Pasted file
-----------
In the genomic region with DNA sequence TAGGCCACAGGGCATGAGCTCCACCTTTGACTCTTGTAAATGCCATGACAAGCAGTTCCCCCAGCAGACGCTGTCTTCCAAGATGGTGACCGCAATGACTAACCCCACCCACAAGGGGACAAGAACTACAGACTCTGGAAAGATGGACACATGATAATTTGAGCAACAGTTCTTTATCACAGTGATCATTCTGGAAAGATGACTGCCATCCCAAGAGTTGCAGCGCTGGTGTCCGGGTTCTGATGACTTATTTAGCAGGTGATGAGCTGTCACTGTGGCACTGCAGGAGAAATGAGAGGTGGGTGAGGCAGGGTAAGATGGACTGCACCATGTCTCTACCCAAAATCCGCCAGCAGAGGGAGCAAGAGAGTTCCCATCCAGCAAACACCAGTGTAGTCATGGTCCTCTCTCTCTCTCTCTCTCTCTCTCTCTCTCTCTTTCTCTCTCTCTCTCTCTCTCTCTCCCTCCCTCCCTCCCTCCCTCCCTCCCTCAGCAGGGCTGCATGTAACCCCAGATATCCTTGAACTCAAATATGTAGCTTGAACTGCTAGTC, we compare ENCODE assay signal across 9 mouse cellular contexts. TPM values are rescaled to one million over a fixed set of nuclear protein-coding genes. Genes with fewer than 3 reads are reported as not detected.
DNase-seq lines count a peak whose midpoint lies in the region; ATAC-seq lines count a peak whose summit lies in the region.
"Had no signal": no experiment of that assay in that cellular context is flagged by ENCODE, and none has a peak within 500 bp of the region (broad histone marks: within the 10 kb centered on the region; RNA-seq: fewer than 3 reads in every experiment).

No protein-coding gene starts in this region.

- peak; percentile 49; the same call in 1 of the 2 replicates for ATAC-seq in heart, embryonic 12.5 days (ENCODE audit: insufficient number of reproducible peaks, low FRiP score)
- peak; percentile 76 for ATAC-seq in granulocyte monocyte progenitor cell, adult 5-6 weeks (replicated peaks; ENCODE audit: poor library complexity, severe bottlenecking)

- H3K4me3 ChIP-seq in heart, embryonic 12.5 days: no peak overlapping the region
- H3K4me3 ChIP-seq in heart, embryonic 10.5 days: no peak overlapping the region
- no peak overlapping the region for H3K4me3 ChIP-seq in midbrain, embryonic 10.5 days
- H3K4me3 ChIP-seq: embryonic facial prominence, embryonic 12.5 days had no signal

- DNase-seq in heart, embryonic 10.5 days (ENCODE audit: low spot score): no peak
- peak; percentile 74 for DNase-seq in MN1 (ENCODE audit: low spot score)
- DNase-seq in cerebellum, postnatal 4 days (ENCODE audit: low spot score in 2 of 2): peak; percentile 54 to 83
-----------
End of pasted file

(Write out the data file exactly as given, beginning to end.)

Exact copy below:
In the genomic region with DNA sequence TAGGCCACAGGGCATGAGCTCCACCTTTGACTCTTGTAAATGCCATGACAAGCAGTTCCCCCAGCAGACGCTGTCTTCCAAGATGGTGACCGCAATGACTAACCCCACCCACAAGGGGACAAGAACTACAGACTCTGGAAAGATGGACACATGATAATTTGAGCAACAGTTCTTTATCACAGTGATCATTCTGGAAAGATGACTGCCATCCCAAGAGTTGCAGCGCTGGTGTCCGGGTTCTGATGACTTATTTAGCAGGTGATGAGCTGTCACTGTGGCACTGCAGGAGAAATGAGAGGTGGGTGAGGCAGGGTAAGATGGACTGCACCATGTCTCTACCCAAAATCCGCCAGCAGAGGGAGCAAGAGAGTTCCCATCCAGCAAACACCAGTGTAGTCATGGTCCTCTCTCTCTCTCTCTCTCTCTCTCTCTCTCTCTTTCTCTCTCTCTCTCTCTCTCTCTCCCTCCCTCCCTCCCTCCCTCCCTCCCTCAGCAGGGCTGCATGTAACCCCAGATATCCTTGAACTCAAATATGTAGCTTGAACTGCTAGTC, we compare ENCODE assay signal across 9 mouse cellular contexts. TPM values are rescaled to one million over a fixed set of nuclear protein-coding genes. Genes with fewer than 3 reads are reported as not detected.
DNase-seq lines count a peak whose midpoint lies in the region; ATAC-seq lines count a peak whose summit lies in the region.
"Had no signal": no experiment of that assay in that cellular context is flagged by ENCODE, and none has a peak within 500 bp of the region (broad histone marks: within the 10 kb centered on the region; RNA-seq: fewer than 3 reads in every experiment).

No protein-coding gene starts in this region.

- peak; percentile 49; the same call in 1 of the 2 replicates for ATAC-seq in heart, embryonic 12.5 days (ENCODE audit: insufficient number of reproducible peaks, low FRiP score)
- peak; percentile 76 for ATAC-seq in granulocyte monocyte progenitor cell, adult 5-6 weeks (replicated peaks; ENCODE audit: poor library complexity, severe bottlenecking)

- H3K4me3 ChIP-seq in heart, embryonic 12.5 days: no peak overlapping the region
- H3K4me3 ChIP-seq in heart, embryonic 10.5 days: no peak overlapping the region
- no peak overlapping the region for H3K4me3 ChIP-seq in midbrain, embryonic 10.5 days
- H3K4me3 ChIP-seq: embryonic facial prominence, embryonic 12.5 days had no signal

- DNase-seq in heart, embryonic 10.5 days (ENCODE audit: low spot score): no peak
- peak; percentile 74 for DNase-seq in MN1 (ENCODE audit: low spot score)
- DNase-seq in cerebellum, postnatal 4 days (ENCODE audit: low spot score in 2 of 2): peak; percentile 54 to 83